Marsude was purchased this time last year after looking at about ten boats with far less work to be done ... why I still ask myself.
Her hull is triple diagonal cedar, her decks marine ply and her cabin and cockpit identical to a Swanson of about the same length.
Her previous neglect was shocking ... she leaked from gunnel, cabin top, transom and bow.
Where do you start with a job like this. First thing was to repair and oil the companion way hatch cover ... just so we could see something in finished condition ... if you like this was just t encourage us with the long list of tasks ahead of us.
Next we slippped her and removed 40 plus years of anti-foul and fixed a few suspicious looking spots ... replaced through hull fittings.
At the same time the steel beams were being welded together to replace the rusted out steel ones (joining at keelson).
Why they put steel in I have no idea ... a beautiful hull with steel? just doesn't compute …
This photo shows damage that is repeated right along the bilge.
After learning to weld stainless steel, it now looks like this.
While this was all happening (on the mooring) ... days too wet to work on board, the yanmar engine got rebuilt in the garage at home.
When we purchased Marsude the previous owner told us that it was reconditioned ... he was wrong ... it was painted only.
It was taken apart , re bored, honed and put back together fully serviced and new gaskets and seals everywhere...
The mounts in Marsude are also now ready for their engine ... It will be a big day when it starts ...
There was significant rot on the transom ... the knees were replaced and re-laminated with cedar, the transom was repaired and then cedar boards horizontally and then the new deck went back on ... three layers of ply and then it was to learn to do a bit of fibre glassing
Then after digging out the rot from deck and transom we relaid ply on the decka nd cedar strips on the transom.
This has now been sanded and fibreglassed, first time at this and everything else ... vast learning curve :-)
Today a colleague at work told me he had found our Blog about the restoration of Marsude ...
I realised I had not added to the Blog for several months ... so here we go again.
Over the past few months we have been away on holidays and work has been major to say the least ... but Marsude has progressed ...
The last few months have meant the completion of the transom repairs and last week the solar tower finally went back on ... well it was placed in position (no photos till finally in place) ...
This weekend and weather permitting the tower will be bolted and glued in place ... then it will be onto the bow ...
Well a few of the bolts were a wee bit short ... we knew there were a few somewhere ... was it at home or on the boat ... not on the boat ... better get a few more from the stainless guy on the way home ... then home to weld them to the right length etc. and guess what? that is when we found the bolts we had misplaced ...
Maybe tomorrow we will get the tower installed ...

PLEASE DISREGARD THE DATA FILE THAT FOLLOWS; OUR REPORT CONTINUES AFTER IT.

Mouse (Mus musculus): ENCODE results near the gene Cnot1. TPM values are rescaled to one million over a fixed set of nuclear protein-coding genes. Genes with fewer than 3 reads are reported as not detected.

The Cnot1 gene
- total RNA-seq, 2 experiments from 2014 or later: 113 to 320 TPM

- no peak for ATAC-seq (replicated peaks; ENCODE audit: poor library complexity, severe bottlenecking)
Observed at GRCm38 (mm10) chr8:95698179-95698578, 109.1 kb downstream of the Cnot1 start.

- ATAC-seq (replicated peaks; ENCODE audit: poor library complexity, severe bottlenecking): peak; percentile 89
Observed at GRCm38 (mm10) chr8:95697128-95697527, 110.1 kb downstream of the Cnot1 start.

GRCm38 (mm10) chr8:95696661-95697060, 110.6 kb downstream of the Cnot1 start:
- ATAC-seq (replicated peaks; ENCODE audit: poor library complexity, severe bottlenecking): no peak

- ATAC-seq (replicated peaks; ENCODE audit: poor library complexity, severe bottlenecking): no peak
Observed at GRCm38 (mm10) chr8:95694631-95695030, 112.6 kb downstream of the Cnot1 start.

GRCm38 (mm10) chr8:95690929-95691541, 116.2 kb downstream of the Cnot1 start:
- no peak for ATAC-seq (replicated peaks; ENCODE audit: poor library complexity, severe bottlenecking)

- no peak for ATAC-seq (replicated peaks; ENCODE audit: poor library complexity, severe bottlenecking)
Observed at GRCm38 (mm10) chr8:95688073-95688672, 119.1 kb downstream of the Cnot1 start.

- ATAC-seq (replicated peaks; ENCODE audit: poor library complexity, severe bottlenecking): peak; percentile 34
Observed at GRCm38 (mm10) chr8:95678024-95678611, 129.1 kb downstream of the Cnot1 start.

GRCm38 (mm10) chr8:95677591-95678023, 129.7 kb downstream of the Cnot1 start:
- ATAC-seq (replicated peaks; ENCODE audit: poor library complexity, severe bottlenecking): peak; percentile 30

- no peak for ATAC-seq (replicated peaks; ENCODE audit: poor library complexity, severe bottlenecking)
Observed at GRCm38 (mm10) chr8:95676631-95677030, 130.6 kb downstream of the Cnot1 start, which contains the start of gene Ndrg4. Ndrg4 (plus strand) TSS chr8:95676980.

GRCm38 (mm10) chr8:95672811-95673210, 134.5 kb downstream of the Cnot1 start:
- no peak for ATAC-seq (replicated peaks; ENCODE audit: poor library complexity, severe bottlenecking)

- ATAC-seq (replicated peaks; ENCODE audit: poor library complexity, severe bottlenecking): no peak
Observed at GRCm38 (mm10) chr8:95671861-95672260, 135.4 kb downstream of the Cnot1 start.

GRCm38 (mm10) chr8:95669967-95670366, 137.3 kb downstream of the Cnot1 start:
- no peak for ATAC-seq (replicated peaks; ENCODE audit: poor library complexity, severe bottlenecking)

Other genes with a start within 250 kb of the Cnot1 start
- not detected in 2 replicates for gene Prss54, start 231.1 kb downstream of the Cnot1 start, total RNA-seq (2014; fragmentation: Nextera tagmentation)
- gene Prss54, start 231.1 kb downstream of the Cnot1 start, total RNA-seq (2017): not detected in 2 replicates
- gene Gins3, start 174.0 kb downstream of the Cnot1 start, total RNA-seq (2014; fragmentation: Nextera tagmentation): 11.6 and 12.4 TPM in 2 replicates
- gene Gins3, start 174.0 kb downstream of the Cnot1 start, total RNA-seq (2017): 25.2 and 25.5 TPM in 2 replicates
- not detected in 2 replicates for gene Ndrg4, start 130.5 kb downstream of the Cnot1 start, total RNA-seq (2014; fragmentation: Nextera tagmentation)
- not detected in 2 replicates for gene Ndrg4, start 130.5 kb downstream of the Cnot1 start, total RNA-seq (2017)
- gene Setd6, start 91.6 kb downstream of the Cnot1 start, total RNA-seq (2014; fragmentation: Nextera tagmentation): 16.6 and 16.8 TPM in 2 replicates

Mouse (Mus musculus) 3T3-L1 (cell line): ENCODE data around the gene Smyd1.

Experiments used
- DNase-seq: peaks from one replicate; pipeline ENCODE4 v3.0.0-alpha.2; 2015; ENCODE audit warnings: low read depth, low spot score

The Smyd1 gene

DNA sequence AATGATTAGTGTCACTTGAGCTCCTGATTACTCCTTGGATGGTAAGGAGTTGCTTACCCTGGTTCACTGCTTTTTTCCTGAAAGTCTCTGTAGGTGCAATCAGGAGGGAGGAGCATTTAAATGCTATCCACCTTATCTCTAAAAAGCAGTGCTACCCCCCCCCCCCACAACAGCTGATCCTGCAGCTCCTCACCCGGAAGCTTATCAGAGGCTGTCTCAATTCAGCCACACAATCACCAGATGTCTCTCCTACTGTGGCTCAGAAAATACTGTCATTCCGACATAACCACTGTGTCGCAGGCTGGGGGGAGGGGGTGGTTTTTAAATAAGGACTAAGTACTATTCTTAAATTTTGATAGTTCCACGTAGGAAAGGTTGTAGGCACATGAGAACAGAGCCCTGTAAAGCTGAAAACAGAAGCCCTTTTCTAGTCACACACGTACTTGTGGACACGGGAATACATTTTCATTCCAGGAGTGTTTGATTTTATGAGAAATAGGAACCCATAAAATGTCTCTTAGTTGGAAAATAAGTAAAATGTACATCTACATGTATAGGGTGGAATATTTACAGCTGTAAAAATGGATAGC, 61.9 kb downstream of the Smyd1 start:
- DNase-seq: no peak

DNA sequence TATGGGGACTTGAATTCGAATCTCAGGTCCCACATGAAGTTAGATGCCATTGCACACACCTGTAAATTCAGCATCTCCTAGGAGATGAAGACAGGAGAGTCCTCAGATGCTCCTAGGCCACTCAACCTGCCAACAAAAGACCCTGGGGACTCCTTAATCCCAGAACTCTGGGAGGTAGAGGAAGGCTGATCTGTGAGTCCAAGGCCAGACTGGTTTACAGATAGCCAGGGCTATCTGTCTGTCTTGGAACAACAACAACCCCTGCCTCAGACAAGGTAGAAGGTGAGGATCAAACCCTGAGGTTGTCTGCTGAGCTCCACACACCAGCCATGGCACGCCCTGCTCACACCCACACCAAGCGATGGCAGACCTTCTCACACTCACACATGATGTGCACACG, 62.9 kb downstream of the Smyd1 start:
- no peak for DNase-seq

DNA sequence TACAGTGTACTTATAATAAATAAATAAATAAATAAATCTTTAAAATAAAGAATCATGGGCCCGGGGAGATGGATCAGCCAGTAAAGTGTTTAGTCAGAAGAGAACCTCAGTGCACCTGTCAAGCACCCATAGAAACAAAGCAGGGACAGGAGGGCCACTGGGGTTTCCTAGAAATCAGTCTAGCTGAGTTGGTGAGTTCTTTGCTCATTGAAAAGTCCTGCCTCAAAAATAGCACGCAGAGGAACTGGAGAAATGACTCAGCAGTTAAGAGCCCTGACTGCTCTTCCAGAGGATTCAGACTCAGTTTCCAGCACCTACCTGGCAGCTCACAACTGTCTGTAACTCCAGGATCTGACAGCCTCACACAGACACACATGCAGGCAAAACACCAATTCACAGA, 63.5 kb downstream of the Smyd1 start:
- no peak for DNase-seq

Then DJ moves on to the next job (the bow) and I sand and prep and paint the transom ...
Meanwhile with some old rope I am going to make a thump mat to use as a door mat for when we step aboard ... for when Marsude is no longer a work site ... :-)
I made one for the last boat (Rampage) and it worked really well.
Foredeck three layers of marine ply laid diagonally
rebuilding of foredeck
rebuilding of foredeck
It has been over a year since we last posted on this site.
Marsude has moved from Botany Bay to our driveway which was quite a job in itself, involving building a frame strong enough for her, a crane at each end of the journey and a low loader truck and trailer.
So now Marsude has been in our driveway for about 6 months.
The cars no longer fit and one is out on the street. We moved her because it was too slow to work on her on the water.
Too much wind, rain meant no work and we could only work on her at weekends anyway.
Now even if it is raining there is always something that can be done out of the weather.
Our back entertaining/bbq area has become a workshop with two saw benches permanently set up etc etc.
The jobs done to date include removing the Bow sprit, anchor roller was removed and repaired and then replaced after the bow timber work had been made good. There was rot in the deck at the bow as well as the structural timbers underneath.
The bow topsides had had a nasty prang at some time in her history and after removing the bog and rot, Dennis laid three layers of cedar strips diagonally.
He dose this whenever there is bog or rot.
After repairing the bow deck, framing and topsides, all was fibreglassed and then the bow roller was reinstalled.
The forward bulkhead was moved forward by 10 cm. This means the v berth below will work for us. The framing for the berth was also dropped by about 10 cm to give better access.
After this job was completed, the foredeck was rebuilt. Damaged diagonally laid ply was removed and replaced with new. While doing this job we removed the forward hatch, and extended the foredeck to include the area that was the hatch.
With the transom done and the foredeck done, there remains only the port and starboard deck areas to do.
Once this is finished we will start on the cabin top. We are extending the cabin forward and situating the forward hatch on the cabin top instead of on the deck. This will enable us to have better head room in the V berth and access to it.
We are also thinking of lifting the cabin top and enlarging the very small hatches along the sides.
Not sure of this as yet will wait to see how extending it goes.
I have not been working on Marsude very much at all, a bit of scraping, sanding and painting, but Dennis has been putting in huge hours and it is really showing ... a very exciting time to see this beautiful but extremely neglected vessel coming back to life.
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